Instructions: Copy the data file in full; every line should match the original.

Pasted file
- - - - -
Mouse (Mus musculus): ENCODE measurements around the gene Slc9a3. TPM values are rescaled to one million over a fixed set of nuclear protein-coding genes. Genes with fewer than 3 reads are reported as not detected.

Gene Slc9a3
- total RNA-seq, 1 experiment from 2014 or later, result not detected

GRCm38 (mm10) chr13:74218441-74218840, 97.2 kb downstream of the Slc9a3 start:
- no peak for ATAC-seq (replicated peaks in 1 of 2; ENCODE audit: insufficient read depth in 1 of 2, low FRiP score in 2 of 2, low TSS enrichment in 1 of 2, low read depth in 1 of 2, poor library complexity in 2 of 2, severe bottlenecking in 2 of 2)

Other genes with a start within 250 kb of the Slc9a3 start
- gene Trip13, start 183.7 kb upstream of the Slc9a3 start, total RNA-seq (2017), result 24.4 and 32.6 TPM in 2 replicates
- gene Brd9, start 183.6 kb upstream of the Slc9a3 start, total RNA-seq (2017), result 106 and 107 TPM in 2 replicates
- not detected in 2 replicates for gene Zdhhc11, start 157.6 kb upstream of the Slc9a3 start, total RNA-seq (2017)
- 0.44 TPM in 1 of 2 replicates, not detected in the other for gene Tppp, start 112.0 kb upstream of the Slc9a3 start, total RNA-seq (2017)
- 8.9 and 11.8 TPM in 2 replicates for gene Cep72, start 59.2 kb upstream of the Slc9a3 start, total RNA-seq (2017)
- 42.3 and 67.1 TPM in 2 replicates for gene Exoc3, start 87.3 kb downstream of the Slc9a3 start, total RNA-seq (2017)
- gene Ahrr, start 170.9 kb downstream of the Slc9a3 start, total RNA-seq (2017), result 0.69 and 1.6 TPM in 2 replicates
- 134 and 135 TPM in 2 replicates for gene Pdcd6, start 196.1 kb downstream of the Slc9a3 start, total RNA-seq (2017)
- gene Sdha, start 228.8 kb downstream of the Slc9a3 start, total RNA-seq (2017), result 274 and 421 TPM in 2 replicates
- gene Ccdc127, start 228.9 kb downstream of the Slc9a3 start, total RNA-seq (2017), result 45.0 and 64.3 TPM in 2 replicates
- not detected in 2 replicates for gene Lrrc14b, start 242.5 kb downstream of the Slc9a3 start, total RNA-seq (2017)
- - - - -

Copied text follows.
Mouse (Mus musculus): ENCODE measurements around the gene Slc9a3. TPM values are rescaled to one million over a fixed set of nuclear protein-coding genes. Genes with fewer than 3 reads are reported as not detected.

Gene Slc9a3
- total RNA-seq, 1 experiment from 2014 or later, result not detected

GRCm38 (mm10) chr13:74218441-74218840, 97.2 kb downstream of the Slc9a3 start:
- no peak for ATAC-seq (replicated peaks in 1 of 2; ENCODE audit: insufficient read depth in 1 of 2, low FRiP score in 2 of 2, low TSS enrichment in 1 of 2, low read depth in 1 of 2, poor library complexity in 2 of 2, severe bottlenecking in 2 of 2)

Other genes with a start within 250 kb of the Slc9a3 start
- gene Trip13, start 183.7 kb upstream of the Slc9a3 start, total RNA-seq (2017), result 24.4 and 32.6 TPM in 2 replicates
- gene Brd9, start 183.6 kb upstream of the Slc9a3 start, total RNA-seq (2017), result 106 and 107 TPM in 2 replicates
- not detected in 2 replicates for gene Zdhhc11, start 157.6 kb upstream of the Slc9a3 start, total RNA-seq (2017)
- 0.44 TPM in 1 of 2 replicates, not detected in the other for gene Tppp, start 112.0 kb upstream of the Slc9a3 start, total RNA-seq (2017)
- 8.9 and 11.8 TPM in 2 replicates for gene Cep72, start 59.2 kb upstream of the Slc9a3 start, total RNA-seq (2017)
- 42.3 and 67.1 TPM in 2 replicates for gene Exoc3, start 87.3 kb downstream of the Slc9a3 start, total RNA-seq (2017)
- gene Ahrr, start 170.9 kb downstream of the Slc9a3 start, total RNA-seq (2017), result 0.69 and 1.6 TPM in 2 replicates
- 134 and 135 TPM in 2 replicates for gene Pdcd6, start 196.1 kb downstream of the Slc9a3 start, total RNA-seq (2017)
- gene Sdha, start 228.8 kb downstream of the Slc9a3 start, total RNA-seq (2017), result 274 and 421 TPM in 2 replicates
- gene Ccdc127, start 228.9 kb downstream of the Slc9a3 start, total RNA-seq (2017), result 45.0 and 64.3 TPM in 2 replicates
- not detected in 2 replicates for gene Lrrc14b, start 242.5 kb downstream of the Slc9a3 start, total RNA-seq (2017)